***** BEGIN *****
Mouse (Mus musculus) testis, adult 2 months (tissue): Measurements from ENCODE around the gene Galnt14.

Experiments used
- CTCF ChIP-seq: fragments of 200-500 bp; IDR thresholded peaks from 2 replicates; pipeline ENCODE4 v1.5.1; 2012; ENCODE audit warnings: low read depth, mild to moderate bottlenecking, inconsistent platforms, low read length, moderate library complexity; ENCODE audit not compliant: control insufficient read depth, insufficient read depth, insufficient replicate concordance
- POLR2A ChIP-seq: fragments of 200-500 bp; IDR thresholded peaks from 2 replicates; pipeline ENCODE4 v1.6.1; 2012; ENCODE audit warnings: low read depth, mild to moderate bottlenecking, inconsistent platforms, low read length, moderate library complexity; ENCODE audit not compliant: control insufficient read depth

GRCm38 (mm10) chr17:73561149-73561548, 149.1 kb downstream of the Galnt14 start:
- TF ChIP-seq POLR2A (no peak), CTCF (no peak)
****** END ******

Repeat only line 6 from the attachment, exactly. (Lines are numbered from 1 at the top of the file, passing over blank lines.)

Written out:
- TF ChIP-seq POLR2A (no peak), CTCF (no peak)